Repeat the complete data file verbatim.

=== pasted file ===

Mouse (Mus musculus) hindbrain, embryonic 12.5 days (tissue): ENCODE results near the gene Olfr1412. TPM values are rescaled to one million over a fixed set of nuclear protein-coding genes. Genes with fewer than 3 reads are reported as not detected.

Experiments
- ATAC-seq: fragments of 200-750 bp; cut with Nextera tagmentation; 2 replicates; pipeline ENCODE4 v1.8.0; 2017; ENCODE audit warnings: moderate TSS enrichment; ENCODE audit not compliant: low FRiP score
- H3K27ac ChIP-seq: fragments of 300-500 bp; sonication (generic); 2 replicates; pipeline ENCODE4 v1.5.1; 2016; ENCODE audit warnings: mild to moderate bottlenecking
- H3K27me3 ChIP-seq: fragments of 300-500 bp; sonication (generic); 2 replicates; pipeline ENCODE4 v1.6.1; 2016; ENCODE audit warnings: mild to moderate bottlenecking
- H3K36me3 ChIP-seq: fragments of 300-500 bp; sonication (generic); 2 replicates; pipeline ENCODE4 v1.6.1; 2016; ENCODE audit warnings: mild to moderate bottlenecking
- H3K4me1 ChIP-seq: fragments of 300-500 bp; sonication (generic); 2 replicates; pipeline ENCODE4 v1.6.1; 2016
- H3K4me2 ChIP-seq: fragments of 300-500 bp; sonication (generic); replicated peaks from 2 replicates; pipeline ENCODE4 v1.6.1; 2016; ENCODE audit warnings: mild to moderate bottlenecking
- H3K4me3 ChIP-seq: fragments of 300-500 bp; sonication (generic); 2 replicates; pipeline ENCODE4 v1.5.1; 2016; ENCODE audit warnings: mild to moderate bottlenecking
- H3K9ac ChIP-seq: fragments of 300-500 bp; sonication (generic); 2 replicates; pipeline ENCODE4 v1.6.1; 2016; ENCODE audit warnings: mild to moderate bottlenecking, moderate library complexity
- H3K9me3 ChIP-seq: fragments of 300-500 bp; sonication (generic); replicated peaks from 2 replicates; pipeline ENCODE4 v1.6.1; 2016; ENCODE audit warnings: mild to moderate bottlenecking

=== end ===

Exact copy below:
Mouse (Mus musculus) hindbrain, embryonic 12.5 days (tissue): ENCODE results near the gene Olfr1412. TPM values are rescaled to one million over a fixed set of nuclear protein-coding genes. Genes with fewer than 3 reads are reported as not detected.

Experiments
- ATAC-seq: fragments of 200-750 bp; cut with Nextera tagmentation; 2 replicates; pipeline ENCODE4 v1.8.0; 2017; ENCODE audit warnings: moderate TSS enrichment; ENCODE audit not compliant: low FRiP score
- H3K27ac ChIP-seq: fragments of 300-500 bp; sonication (generic); 2 replicates; pipeline ENCODE4 v1.5.1; 2016; ENCODE audit warnings: mild to moderate bottlenecking
- H3K27me3 ChIP-seq: fragments of 300-500 bp; sonication (generic); 2 replicates; pipeline ENCODE4 v1.6.1; 2016; ENCODE audit warnings: mild to moderate bottlenecking
- H3K36me3 ChIP-seq: fragments of 300-500 bp; sonication (generic); 2 replicates; pipeline ENCODE4 v1.6.1; 2016; ENCODE audit warnings: mild to moderate bottlenecking
- H3K4me1 ChIP-seq: fragments of 300-500 bp; sonication (generic); 2 replicates; pipeline ENCODE4 v1.6.1; 2016
- H3K4me2 ChIP-seq: fragments of 300-500 bp; sonication (generic); replicated peaks from 2 replicates; pipeline ENCODE4 v1.6.1; 2016; ENCODE audit warnings: mild to moderate bottlenecking
- H3K4me3 ChIP-seq: fragments of 300-500 bp; sonication (generic); 2 replicates; pipeline ENCODE4 v1.5.1; 2016; ENCODE audit warnings: mild to moderate bottlenecking
- H3K9ac ChIP-seq: fragments of 300-500 bp; sonication (generic); 2 replicates; pipeline ENCODE4 v1.6.1; 2016; ENCODE audit warnings: mild to moderate bottlenecking, moderate library complexity
- H3K9me3 ChIP-seq: fragments of 300-500 bp; sonication (generic); replicated peaks from 2 replicates; pipeline ENCODE4 v1.6.1; 2016; ENCODE audit warnings: mild to moderate bottlenecking